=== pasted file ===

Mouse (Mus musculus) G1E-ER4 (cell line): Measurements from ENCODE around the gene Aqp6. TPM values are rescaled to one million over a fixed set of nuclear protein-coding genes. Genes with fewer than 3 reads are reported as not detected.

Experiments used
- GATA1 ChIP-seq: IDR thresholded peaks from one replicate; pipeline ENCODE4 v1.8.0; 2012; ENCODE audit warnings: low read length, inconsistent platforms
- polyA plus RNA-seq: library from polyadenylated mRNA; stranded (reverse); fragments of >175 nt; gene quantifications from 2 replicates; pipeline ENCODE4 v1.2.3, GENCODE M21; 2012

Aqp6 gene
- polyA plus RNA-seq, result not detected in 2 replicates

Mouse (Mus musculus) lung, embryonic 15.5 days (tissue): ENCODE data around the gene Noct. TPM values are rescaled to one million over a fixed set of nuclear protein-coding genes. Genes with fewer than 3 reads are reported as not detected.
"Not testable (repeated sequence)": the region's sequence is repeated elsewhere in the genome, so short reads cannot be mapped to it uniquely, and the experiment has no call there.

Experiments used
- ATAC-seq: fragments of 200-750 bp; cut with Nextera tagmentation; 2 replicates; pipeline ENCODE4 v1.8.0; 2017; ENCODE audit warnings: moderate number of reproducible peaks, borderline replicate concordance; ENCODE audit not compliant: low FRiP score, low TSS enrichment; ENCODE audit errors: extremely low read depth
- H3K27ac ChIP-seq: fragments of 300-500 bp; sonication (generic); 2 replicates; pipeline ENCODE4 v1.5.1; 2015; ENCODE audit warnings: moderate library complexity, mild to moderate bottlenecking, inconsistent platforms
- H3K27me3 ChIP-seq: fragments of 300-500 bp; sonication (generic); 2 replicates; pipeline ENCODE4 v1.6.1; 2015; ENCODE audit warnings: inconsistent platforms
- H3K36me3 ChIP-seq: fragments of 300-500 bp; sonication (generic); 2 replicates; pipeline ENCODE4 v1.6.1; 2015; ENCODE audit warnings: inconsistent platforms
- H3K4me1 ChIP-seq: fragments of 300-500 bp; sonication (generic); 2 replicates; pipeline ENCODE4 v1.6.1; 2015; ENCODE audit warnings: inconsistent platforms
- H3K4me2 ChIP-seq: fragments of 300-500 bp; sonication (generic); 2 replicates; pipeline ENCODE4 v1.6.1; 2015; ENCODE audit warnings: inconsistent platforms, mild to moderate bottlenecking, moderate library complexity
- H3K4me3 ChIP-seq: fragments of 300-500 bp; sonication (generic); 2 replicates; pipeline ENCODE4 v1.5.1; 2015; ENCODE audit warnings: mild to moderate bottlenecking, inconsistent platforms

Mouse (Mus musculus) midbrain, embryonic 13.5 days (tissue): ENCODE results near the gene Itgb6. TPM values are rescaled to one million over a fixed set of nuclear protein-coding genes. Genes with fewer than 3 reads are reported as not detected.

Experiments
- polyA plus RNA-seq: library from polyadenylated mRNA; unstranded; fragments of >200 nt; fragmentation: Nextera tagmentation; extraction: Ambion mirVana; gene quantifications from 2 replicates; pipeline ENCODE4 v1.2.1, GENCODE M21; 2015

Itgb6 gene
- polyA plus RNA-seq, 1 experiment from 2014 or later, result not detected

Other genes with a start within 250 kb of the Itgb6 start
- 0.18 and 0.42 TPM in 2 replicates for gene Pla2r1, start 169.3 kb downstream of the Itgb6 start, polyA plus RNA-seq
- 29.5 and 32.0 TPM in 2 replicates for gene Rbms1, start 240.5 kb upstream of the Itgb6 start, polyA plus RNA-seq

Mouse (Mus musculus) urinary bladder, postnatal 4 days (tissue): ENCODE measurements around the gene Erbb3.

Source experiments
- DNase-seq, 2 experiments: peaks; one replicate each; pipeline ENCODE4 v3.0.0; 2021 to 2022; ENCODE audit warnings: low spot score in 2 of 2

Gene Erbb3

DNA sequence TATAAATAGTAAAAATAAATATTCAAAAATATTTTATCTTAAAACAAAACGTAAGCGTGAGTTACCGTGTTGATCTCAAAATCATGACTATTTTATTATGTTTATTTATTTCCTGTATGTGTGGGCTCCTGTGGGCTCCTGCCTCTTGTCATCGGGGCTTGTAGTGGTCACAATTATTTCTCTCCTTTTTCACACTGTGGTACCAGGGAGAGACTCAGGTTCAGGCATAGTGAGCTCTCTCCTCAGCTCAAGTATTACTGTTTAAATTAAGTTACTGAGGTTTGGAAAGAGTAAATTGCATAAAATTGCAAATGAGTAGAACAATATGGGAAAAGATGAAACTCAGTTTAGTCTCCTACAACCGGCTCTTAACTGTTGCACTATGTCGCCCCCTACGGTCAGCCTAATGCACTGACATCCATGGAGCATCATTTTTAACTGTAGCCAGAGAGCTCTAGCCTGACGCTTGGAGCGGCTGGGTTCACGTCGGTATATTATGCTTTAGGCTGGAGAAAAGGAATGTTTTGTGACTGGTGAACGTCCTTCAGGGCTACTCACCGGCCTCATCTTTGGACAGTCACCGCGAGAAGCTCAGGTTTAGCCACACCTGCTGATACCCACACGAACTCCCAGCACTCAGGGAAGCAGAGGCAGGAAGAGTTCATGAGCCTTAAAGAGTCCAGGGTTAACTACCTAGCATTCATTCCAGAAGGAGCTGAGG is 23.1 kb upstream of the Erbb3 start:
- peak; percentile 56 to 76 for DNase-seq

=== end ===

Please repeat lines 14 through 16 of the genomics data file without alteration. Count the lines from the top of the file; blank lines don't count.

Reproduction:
- H3K4me1 ChIP-seq: fragments of 300-500 bp; sonication (generic); 2 replicates; pipeline ENCODE4 v1.6.1; 2015; ENCODE audit warnings: inconsistent platforms
- H3K4me2 ChIP-seq: fragments of 300-500 bp; sonication (generic); 2 replicates; pipeline ENCODE4 v1.6.1; 2015; ENCODE audit warnings: inconsistent platforms, mild to moderate bottlenecking, moderate library complexity
- H3K4me3 ChIP-seq: fragments of 300-500 bp; sonication (generic); 2 replicates; pipeline ENCODE4 v1.5.1; 2015; ENCODE audit warnings: mild to moderate bottlenecking, inconsistent platforms